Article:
Fatigue crack growth bridging mechanisms in titanium metal-matrix composites
The bridging fatigue crack growth damage mechanisms in a unidirectional SiC/Ti MMC include matrix cracking, fiber/matrix interface debonding and sliding along bridging fibers and fracture of these fibers. The basic components of these mechanisms are examined in this program. The evolution characteristics of residual stresses indicated that extensive stress relaxation occurred in the Ti-alloy matrix phase of the composite following post-fabrication cool down to $\rm 600\sp\circ C.$ Parametric study on the SiC fiber coating materials showed that the effective residual stress component has an inverse relationship with the thickness of the composite reaction zone. The debonding shear strength of the composite is determined based on localized shear stress distribution along the fiber/matrix interface at the onset of debonding. The resulting shear strength is found to decrease from 221.2 MPa at ambient temperature to 138.6 MPa at $\rm 650\sp\circ C.$ An interphase debonding model, which combines fracture mechanics equations with finite element results on interphase shear stress and bridging fiber traction range, is proposed to establish a distribution of debonding lengths along a fiber-bridged matrix crack length. The longest debonding lengths in a SiC/Ti MMC was predicted along the first intact fiber at the crack mouth and the lengths decrease for fibers located closer to the crack tip. In addition, the debonding crack length increases with increasing temperature. The driving force for the interface debond crack, however, has an inverse relationship with the test temperature. The concurrent damage events of fiber stress evolution and continuous fiber strength degradation were postulated into a fiber fracture criterion to describe the fracture process of a bridging fiber. Although the strength properties of SiC SCS-6 fibers are found to be unaffected by test temperature of $\rm 650\sp\circ C$ and below, temperature influenced the fracture process of these fibers through the density of cracks in the outermost carbon-rich fiber coating. This fiber crack density has been correlated with the density of crack initiation sites observed in the interphase region along the reinforcing fibers in a SCS-6/Timetal-21S composite. ^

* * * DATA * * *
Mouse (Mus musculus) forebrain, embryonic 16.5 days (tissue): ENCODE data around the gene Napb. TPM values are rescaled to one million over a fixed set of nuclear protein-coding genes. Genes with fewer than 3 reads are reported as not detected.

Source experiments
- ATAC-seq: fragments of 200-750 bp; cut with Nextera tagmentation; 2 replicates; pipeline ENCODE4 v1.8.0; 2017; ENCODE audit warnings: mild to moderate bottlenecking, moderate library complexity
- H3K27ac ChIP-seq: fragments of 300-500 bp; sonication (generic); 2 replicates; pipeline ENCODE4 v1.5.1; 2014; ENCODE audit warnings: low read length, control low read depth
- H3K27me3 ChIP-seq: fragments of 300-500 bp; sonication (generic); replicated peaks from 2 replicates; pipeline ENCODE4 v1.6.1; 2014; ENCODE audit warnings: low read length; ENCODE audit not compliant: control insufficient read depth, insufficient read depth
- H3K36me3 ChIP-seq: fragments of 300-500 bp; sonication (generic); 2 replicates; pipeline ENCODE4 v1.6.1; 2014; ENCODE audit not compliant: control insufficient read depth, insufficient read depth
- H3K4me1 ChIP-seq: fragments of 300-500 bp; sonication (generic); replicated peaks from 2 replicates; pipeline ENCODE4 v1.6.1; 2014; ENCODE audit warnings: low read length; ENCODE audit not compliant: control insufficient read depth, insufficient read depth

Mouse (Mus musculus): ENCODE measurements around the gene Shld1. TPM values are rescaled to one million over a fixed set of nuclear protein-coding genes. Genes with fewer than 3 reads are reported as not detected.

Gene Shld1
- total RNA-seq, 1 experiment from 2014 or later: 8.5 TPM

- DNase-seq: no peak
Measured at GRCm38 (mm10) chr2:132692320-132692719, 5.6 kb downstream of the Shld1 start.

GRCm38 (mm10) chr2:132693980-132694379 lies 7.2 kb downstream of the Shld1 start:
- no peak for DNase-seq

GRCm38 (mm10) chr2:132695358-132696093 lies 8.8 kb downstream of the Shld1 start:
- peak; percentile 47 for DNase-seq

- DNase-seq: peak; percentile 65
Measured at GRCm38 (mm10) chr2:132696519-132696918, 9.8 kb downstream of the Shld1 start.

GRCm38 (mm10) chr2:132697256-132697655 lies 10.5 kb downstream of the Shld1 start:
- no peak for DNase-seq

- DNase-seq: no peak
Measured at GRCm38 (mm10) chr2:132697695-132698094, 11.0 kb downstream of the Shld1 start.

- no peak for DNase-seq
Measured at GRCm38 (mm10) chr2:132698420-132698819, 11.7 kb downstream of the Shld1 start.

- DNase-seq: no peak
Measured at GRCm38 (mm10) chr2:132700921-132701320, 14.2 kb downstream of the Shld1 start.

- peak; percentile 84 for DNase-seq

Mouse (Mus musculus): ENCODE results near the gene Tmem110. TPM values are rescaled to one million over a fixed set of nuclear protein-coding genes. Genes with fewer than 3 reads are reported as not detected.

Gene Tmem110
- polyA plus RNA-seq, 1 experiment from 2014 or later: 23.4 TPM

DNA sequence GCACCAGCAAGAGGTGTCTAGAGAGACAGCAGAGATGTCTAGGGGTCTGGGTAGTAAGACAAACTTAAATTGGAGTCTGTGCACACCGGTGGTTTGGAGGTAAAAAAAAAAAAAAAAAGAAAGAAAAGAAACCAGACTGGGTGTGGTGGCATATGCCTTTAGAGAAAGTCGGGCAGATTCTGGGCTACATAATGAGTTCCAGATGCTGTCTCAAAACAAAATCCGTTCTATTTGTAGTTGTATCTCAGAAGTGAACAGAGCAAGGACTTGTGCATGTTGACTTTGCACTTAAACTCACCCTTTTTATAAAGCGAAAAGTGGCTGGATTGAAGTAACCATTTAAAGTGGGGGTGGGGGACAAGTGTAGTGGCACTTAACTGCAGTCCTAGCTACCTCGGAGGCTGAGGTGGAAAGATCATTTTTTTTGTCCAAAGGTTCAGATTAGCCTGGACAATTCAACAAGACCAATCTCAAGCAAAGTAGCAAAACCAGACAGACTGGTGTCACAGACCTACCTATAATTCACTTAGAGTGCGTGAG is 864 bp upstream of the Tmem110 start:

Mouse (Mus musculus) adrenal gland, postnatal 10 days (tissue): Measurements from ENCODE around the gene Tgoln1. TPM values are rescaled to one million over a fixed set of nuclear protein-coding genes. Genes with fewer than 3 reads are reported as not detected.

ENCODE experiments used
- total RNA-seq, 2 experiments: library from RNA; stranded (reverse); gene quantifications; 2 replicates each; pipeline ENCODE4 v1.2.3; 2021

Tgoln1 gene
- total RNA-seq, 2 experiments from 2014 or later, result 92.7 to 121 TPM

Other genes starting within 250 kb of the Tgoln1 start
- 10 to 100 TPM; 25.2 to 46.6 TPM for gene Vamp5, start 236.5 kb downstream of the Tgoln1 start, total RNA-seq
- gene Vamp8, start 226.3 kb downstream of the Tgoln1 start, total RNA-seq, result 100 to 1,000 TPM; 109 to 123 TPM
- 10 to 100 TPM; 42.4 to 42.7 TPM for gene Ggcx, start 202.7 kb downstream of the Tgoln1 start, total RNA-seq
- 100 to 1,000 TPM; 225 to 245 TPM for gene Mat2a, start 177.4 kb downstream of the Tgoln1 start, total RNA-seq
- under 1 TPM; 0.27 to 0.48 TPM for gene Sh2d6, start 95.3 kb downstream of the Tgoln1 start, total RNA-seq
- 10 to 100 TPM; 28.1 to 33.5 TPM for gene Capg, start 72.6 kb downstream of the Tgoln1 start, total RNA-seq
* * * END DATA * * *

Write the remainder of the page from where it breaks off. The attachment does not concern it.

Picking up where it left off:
Engineering, Mechanical|Engineering, Metallurgy|Engineering, Materials Science
Mohd Nasir Tamin,
"Fatigue crack growth bridging mechanisms in titanium metal-matrix composites"
Dissertations and Master's Theses (Campus Access).